Overnight Health Care: US passes 4 million COVID infections | Coronavirus surges show worst is yet to come | Trump likely to sign executive orders on drug pricing Friday

Overnight Health Care: US passes 4 million COVID infections | Coronavirus surges show worst is yet to come | Trump likely to sign executive orders on drug pricing Friday
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Welcome to Thursday's Overnight Health Care.

The U.S. surpassed 4 million coronavirus infections, while California and Texas are reporting record-high deaths. President TrumpDonald John TrumpLincoln Project ad dubs Jared Kushner the 'Secretary of Failure' Pence: Chief Justice Roberts 'has been a disappointment to conservatives' Twitter bans Trump campaign until it deletes tweet with COVID-19 misinformation MORE is likely to sign drug pricing executive orders on Friday, and there's yet another study showing no benefit from hydroxychloroquine.  

We'll start with infections:

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US passes 4 million coronavirus infections

The United States surpassed 4 million confirmed coronavirus infections on Thursday, according to data from Johns Hopkins University, a grim milestone that shows just how badly the country is losing the fight against the virus.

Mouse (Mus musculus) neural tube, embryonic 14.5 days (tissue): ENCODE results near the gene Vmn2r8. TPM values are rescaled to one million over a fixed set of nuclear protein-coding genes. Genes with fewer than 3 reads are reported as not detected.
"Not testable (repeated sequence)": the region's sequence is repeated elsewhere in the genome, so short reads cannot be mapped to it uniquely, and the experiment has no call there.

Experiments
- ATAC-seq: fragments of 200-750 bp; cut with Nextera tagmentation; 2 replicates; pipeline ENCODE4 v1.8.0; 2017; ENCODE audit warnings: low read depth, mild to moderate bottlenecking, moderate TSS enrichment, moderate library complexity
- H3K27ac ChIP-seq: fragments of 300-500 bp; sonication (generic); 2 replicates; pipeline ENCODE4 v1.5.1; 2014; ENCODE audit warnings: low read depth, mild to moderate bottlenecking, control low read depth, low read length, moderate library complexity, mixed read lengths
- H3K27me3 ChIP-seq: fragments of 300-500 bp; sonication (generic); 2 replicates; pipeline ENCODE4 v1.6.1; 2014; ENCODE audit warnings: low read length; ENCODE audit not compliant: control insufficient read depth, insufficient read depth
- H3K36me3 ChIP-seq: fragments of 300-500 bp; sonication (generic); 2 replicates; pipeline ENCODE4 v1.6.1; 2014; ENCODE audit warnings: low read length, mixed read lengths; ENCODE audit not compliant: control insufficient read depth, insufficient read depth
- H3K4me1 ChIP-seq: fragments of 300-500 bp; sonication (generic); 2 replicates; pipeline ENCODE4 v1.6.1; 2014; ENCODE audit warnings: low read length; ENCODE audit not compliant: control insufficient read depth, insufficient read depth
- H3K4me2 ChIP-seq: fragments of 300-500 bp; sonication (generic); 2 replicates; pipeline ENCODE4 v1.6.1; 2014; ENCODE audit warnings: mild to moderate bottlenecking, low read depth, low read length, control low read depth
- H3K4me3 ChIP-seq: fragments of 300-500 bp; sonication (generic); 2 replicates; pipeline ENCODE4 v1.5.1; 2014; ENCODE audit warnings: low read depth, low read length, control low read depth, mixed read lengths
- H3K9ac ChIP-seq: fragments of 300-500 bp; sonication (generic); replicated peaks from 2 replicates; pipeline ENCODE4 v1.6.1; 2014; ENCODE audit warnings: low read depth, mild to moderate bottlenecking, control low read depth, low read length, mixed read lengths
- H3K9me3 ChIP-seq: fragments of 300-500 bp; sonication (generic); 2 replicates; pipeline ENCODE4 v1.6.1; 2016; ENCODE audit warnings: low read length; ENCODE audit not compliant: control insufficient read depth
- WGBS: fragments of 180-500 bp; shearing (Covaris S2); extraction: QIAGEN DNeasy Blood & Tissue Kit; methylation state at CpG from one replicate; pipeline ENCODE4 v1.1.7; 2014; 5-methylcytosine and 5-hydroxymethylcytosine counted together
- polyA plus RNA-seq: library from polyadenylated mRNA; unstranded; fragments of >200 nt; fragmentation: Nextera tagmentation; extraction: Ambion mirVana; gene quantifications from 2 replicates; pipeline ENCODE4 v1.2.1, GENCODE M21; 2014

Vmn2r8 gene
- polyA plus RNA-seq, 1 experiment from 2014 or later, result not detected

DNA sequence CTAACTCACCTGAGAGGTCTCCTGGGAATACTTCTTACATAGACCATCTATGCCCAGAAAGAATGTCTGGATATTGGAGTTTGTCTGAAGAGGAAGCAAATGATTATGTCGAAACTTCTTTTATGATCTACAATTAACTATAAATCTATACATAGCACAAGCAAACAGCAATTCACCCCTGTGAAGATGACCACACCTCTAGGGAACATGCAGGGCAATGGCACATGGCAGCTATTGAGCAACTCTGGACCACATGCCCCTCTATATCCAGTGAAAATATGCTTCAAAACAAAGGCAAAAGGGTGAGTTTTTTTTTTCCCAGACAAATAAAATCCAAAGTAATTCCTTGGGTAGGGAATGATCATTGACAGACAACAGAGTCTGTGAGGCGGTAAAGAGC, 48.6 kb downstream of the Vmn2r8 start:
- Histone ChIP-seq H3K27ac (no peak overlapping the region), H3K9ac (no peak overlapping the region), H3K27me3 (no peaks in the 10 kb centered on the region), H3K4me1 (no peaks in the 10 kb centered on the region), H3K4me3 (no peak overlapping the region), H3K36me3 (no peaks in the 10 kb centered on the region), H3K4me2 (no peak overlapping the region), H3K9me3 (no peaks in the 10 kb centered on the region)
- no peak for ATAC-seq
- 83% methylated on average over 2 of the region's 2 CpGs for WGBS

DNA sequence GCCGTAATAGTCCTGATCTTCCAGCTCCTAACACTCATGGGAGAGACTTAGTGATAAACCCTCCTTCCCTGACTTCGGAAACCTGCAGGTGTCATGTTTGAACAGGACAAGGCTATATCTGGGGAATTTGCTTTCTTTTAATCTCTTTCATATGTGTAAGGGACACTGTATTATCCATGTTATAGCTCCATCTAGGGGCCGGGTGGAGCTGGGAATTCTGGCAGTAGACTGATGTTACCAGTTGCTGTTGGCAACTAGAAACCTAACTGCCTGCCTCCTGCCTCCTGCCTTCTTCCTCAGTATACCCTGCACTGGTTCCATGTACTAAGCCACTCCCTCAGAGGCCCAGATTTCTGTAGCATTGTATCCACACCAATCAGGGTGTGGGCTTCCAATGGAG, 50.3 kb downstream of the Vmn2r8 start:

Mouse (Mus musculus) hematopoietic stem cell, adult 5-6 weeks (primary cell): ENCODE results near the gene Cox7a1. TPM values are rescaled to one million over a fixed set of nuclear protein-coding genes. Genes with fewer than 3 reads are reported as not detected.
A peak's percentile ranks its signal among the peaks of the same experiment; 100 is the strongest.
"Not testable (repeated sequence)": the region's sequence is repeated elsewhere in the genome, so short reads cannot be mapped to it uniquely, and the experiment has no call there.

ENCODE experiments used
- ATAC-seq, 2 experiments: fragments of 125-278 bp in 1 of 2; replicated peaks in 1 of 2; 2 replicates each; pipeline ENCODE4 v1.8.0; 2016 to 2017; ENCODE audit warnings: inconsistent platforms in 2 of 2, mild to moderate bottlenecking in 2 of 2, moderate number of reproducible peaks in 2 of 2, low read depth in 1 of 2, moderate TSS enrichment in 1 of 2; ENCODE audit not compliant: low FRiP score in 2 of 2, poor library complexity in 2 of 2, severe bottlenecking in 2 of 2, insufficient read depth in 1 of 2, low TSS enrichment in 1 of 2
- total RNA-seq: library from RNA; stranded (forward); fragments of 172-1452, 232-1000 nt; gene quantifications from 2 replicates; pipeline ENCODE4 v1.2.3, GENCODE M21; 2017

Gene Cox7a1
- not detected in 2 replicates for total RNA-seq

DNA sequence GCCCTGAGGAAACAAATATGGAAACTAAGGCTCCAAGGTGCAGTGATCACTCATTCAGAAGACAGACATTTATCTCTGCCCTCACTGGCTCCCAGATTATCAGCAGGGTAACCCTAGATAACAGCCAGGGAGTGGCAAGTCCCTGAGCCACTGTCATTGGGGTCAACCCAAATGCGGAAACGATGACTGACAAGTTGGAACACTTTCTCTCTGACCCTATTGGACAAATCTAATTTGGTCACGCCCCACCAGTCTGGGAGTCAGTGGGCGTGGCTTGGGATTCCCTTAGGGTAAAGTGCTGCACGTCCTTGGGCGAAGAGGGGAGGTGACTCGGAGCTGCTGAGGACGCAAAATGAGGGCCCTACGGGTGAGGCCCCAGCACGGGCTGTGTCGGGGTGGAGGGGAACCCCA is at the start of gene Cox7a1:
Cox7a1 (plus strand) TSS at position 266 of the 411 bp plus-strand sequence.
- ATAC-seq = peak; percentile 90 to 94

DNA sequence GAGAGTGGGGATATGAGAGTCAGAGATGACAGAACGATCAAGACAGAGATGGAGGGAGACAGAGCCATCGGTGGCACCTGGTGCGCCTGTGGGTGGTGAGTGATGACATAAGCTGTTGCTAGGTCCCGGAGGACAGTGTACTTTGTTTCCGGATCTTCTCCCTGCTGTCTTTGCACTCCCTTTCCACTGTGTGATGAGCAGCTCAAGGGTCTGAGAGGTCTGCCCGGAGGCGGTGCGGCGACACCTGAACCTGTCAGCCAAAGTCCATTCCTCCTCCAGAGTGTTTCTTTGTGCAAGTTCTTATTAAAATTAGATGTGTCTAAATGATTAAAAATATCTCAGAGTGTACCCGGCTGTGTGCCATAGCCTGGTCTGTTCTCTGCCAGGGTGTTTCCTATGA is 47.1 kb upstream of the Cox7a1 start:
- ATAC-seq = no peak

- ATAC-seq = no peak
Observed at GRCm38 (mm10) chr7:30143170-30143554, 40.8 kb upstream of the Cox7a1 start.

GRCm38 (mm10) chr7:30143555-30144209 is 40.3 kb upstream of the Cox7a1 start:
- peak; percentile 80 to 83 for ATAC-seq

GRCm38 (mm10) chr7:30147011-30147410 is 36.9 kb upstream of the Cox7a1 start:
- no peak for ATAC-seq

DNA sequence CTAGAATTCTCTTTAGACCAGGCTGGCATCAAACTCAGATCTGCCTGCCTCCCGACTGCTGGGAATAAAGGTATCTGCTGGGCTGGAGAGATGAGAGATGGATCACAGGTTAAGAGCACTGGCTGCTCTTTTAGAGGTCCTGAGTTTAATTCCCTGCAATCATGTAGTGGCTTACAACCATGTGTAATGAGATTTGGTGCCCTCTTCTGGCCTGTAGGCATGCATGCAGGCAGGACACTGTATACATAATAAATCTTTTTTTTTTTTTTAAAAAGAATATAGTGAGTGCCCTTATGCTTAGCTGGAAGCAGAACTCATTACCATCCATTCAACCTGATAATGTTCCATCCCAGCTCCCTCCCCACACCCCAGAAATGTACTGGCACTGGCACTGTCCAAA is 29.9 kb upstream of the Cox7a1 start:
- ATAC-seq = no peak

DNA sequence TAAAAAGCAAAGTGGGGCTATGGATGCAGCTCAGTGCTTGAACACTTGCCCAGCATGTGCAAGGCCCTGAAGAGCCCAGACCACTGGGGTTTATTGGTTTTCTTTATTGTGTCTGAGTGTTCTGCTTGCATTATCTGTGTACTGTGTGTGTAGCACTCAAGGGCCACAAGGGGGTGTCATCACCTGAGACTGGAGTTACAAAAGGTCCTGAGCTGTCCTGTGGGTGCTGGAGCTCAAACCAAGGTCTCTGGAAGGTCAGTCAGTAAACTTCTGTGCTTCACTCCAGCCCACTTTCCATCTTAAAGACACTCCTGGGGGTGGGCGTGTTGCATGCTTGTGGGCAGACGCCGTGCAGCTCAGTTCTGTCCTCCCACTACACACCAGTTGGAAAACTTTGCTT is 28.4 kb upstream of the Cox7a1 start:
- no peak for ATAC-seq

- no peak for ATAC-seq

The climb to 4 million took just 15 days, just about half the time it took to reach 3 million cases, showcasing just how quickly the virus is spreading. Despite the efforts of President Trump and members of his administration to paint a positive picture several months into the crisis, the U.S. is struggling to contain a virus that is now spreading almost uncontrolled across large swaths of the country.

Hospitalizations are spiking, the positivity rate is rising and multiple states are reporting daily records on the number of cases and deaths. The U.S. reported more than 1,000 deaths three days in a row this week, the highest since late May, and more than 143,000 people have died nationwide, according to Johns Hopkins figures.

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Coronavirus surges show worst is yet to come

It's not getting better anytime soon.

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Surging coronavirus cases across the country are threatening to explode into new epicenters as the hard-won progress earned by months of painful lockdowns unravels into a summer of lost opportunity.

More than 4 million people in the United States have tested positive for COVID-19, and more than 140,000 have died. 

After wrestling the virus down to as few as 17,000 new cases a day in the first days of June, the daily case count has surged to heights even greater than those reached in the worst days of March, April and May. The United States has averaged 66,000 cases a day in the last week, its highest seven-day average and twice as high as the average in late June.

Slightly better outcomes: There are signs that physicians are getting better at treating the novel pathogen, and that more widespread testing is identifying cases that earlier would have gone overlooked. The share of people who test positive and die has fallen.